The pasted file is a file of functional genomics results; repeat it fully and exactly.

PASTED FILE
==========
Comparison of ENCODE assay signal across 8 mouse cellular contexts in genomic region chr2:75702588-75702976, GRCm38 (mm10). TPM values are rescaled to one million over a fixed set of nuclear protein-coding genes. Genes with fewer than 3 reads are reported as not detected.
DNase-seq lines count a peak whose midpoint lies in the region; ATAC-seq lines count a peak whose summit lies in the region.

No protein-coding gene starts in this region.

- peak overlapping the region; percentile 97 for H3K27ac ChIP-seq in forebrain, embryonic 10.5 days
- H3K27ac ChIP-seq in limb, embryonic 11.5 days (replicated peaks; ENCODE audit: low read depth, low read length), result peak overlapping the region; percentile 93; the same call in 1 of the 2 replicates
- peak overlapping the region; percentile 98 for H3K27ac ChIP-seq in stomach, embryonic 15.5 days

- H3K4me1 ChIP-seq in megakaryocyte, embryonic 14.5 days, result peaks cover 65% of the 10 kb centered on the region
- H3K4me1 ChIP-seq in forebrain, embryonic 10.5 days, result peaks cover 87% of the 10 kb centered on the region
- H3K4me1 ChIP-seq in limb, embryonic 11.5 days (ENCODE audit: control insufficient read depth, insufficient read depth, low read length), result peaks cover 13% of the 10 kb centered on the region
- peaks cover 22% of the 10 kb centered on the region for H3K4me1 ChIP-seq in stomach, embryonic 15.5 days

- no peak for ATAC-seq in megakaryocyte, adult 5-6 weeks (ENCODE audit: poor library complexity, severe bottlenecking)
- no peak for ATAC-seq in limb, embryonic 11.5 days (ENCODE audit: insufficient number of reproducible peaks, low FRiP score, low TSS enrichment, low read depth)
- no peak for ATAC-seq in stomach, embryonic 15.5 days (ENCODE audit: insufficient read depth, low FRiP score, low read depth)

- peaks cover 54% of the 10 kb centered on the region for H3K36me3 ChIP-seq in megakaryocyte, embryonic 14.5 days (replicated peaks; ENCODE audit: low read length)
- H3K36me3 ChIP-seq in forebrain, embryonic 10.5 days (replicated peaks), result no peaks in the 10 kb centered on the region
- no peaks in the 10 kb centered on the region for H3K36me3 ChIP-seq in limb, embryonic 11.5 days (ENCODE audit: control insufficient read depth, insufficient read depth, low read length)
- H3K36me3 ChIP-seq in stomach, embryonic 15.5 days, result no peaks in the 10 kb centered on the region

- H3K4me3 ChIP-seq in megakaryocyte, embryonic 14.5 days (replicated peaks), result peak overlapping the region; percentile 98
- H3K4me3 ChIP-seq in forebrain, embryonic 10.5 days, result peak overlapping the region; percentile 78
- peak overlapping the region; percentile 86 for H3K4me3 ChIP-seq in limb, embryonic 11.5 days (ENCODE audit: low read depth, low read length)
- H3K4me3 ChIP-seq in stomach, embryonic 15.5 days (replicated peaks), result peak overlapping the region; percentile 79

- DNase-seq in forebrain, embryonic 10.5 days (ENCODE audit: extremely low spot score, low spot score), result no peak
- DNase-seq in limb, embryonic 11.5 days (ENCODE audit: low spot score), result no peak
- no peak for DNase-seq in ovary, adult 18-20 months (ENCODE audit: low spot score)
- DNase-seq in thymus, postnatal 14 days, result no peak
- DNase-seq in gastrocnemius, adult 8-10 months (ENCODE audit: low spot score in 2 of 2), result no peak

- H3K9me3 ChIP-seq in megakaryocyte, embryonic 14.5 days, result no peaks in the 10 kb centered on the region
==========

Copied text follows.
Comparison of ENCODE assay signal across 8 mouse cellular contexts in genomic region chr2:75702588-75702976, GRCm38 (mm10). TPM values are rescaled to one million over a fixed set of nuclear protein-coding genes. Genes with fewer than 3 reads are reported as not detected.
DNase-seq lines count a peak whose midpoint lies in the region; ATAC-seq lines count a peak whose summit lies in the region.

No protein-coding gene starts in this region.

- peak overlapping the region; percentile 97 for H3K27ac ChIP-seq in forebrain, embryonic 10.5 days
- H3K27ac ChIP-seq in limb, embryonic 11.5 days (replicated peaks; ENCODE audit: low read depth, low read length), result peak overlapping the region; percentile 93; the same call in 1 of the 2 replicates
- peak overlapping the region; percentile 98 for H3K27ac ChIP-seq in stomach, embryonic 15.5 days

- H3K4me1 ChIP-seq in megakaryocyte, embryonic 14.5 days, result peaks cover 65% of the 10 kb centered on the region
- H3K4me1 ChIP-seq in forebrain, embryonic 10.5 days, result peaks cover 87% of the 10 kb centered on the region
- H3K4me1 ChIP-seq in limb, embryonic 11.5 days (ENCODE audit: control insufficient read depth, insufficient read depth, low read length), result peaks cover 13% of the 10 kb centered on the region
- peaks cover 22% of the 10 kb centered on the region for H3K4me1 ChIP-seq in stomach, embryonic 15.5 days

- no peak for ATAC-seq in megakaryocyte, adult 5-6 weeks (ENCODE audit: poor library complexity, severe bottlenecking)
- no peak for ATAC-seq in limb, embryonic 11.5 days (ENCODE audit: insufficient number of reproducible peaks, low FRiP score, low TSS enrichment, low read depth)
- no peak for ATAC-seq in stomach, embryonic 15.5 days (ENCODE audit: insufficient read depth, low FRiP score, low read depth)

- peaks cover 54% of the 10 kb centered on the region for H3K36me3 ChIP-seq in megakaryocyte, embryonic 14.5 days (replicated peaks; ENCODE audit: low read length)
- H3K36me3 ChIP-seq in forebrain, embryonic 10.5 days (replicated peaks), result no peaks in the 10 kb centered on the region
- no peaks in the 10 kb centered on the region for H3K36me3 ChIP-seq in limb, embryonic 11.5 days (ENCODE audit: control insufficient read depth, insufficient read depth, low read length)
- H3K36me3 ChIP-seq in stomach, embryonic 15.5 days, result no peaks in the 10 kb centered on the region

- H3K4me3 ChIP-seq in megakaryocyte, embryonic 14.5 days (replicated peaks), result peak overlapping the region; percentile 98
- H3K4me3 ChIP-seq in forebrain, embryonic 10.5 days, result peak overlapping the region; percentile 78
- peak overlapping the region; percentile 86 for H3K4me3 ChIP-seq in limb, embryonic 11.5 days (ENCODE audit: low read depth, low read length)
- H3K4me3 ChIP-seq in stomach, embryonic 15.5 days (replicated peaks), result peak overlapping the region; percentile 79

- DNase-seq in forebrain, embryonic 10.5 days (ENCODE audit: extremely low spot score, low spot score), result no peak
- DNase-seq in limb, embryonic 11.5 days (ENCODE audit: low spot score), result no peak
- no peak for DNase-seq in ovary, adult 18-20 months (ENCODE audit: low spot score)
- DNase-seq in thymus, postnatal 14 days, result no peak
- DNase-seq in gastrocnemius, adult 8-10 months (ENCODE audit: low spot score in 2 of 2), result no peak

- H3K9me3 ChIP-seq in megakaryocyte, embryonic 14.5 days, result no peaks in the 10 kb centered on the region